by JOHN CASHON, Cashon Delivery
Having been raised to be a polite gentleman in the old southern tradition, the sight of seeing the hostile debates about politics stands out in contrast to how I believe things should be done. As a consequence, I have often ignored my own musings about the party differences for the purpose of avoiding debate.
The south has a long history of political debate beginning with the early days of stump speeches given by the likes of Davy Crockett that drew out crowds from their farmlands to these festive affairs. My hometown of Paducah, Kentucky had a long tradition of debates between the Jacksonian Democrats and the Whig, No Nothing and Republican Parties.
As I talk with friends on the social networks, I have had many stimulating conversations about politics. Debating those I know in the Tea Party has been a great asset for understanding, and where there is usually hyperbole and talking points, we have attempted to describe our beliefs with civility, but the chasm between us is still wide, and so far, no compromise could be concluded.
As I tried to understand their viewpoints, my own thoughts turned to trying to berate their beliefs, and although I held my tongue as best as I could, I found it was very difficult when my logic could not interpret their thought processes.
Below, I have listed a series of my musings with the intent of expelling them from my mind before they tear themselves out into an epic rant. I would like to apologize to those that may disagree with these thoughts because I truly mean no disrespect.
I wonder if 'some' in the Republican Party are wishing the government did fail so that they can start their own 'New World Order' of no government at all. Not all of them, mind you, but enough to put a wrench in the gears.
I have often wondered why some on the other side in politics would not want to help the poor. Maybe our brains are wired differently. For example, taxes. There are those that see the word and think, "police officers, firefighters, education, and water safety" while others see the word as an invasion of rights.
Throughout history, we have had those that believe in a society that seeks to work for ‘the good of the many', but we have also had those that believe only in 'helping themselves'.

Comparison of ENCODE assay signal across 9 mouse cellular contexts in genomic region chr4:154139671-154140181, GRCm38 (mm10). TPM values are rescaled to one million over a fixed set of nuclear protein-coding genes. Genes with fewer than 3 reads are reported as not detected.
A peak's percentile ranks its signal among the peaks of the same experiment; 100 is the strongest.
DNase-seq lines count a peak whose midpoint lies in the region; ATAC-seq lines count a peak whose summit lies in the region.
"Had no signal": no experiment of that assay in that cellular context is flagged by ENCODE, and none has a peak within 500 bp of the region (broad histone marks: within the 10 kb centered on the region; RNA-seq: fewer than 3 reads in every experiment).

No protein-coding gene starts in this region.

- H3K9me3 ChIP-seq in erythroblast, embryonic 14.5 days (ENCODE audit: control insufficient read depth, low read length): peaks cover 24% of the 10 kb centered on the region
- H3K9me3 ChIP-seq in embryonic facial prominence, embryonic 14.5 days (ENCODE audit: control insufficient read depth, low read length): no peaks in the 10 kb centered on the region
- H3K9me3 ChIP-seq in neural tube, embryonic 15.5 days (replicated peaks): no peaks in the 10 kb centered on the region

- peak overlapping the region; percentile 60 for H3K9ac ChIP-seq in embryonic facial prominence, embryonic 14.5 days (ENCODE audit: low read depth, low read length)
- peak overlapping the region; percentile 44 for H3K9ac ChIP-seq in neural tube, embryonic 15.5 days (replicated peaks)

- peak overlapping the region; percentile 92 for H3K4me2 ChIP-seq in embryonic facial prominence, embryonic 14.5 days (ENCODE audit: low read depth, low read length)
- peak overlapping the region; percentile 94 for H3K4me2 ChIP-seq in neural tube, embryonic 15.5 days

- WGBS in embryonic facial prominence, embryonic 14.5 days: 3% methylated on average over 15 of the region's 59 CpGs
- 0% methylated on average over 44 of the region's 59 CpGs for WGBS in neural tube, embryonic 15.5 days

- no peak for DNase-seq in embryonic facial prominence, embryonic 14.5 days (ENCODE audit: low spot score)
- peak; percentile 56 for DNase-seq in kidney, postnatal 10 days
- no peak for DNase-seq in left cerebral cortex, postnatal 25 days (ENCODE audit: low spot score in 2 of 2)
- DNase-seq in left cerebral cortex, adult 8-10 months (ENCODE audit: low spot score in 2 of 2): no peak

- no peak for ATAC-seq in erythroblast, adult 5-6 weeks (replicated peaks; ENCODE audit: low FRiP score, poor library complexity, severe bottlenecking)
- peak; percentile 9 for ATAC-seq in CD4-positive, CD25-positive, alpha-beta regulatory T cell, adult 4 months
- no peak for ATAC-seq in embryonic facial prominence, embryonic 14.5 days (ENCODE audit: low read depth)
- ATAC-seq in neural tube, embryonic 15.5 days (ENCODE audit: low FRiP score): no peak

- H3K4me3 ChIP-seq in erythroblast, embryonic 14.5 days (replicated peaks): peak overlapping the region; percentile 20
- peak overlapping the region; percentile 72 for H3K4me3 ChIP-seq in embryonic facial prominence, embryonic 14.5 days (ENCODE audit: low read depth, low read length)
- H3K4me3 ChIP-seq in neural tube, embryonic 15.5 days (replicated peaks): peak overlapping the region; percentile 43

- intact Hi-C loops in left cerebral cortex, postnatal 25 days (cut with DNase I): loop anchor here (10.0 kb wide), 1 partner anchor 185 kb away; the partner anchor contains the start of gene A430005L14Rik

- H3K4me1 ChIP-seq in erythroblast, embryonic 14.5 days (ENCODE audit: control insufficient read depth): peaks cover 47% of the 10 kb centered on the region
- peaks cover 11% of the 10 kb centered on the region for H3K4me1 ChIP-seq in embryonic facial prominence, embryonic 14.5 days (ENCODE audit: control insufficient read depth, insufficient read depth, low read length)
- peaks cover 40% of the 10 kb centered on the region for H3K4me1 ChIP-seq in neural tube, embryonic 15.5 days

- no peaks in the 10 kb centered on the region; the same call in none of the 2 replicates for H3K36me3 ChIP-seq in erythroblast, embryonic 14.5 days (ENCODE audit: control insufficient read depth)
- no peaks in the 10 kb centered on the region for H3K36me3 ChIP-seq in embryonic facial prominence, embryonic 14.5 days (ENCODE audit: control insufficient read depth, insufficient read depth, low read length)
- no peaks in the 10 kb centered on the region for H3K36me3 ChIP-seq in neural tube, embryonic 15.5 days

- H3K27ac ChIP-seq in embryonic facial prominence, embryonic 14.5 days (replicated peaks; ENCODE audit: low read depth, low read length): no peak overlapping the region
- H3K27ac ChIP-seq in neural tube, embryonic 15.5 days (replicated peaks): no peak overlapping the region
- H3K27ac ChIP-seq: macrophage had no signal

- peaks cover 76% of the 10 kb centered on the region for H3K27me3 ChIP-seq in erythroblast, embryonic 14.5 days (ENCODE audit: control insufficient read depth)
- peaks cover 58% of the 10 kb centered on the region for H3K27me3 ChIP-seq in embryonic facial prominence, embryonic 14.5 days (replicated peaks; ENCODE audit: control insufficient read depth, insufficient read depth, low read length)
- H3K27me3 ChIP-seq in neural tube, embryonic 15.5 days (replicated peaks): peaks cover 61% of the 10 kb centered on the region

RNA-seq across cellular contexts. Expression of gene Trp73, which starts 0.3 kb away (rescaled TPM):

I think a lot of the problem with politics today is that each side wants to convert the other side to their cause without ever thinking that it will never happen. Diplomacy 101, you have to find a compromise. Granted, I do see some of the Democrats trying but I just wish I saw more Republicans. It is as Thomas Paine said, “To argue with a person who has renounced the use of reason is like administering medicine to the dead.”
I simply just don't understand why the right would want to inflame the passions of woman against them. Women are one of the largest voting blocs and they are acting as if they are whacking at a hornets nest. They need to rethink their tactics.
Why no one changes positions in Washington? I guess they feel like they made their bed and now they have to lie in it.
It’s okay if the people get all riled up. That’s what we do. What isn’t okay is when an elected official stays that way.
A Republican is being interviewed and he says that an apple is actually an orange.
The interviewer answers, “but you are most certainly holding an orange.”
The Republican replies, “No, it is most certainly an apple. If I say it enough, my base will believe me.”
I may want the left and the right to stop being so angry and work together, but don’t think that I will not stand up for what I think is right. Each side feels this way and that is the starting point. The final point will have to meet in the middle.
As a liberal, I often get riled up for a fight with the right. Then I realize, they are angry too. Can it be possible for two angry groups to find common ground without the fires being extinguished to a lesser degree?
It feels good to get these out of my head as I hope others will try to do the same, because we all have our musings and we sometimes need to voice them. To get them off our chest, as some might say. For me, it brings a clarity of thought, and who knows, it might bring good conversation and insight, if fiery tempers can be moderated.
**Image: My great, great grand uncle James Monroe Luttrell
and friend in Paducah ca 1895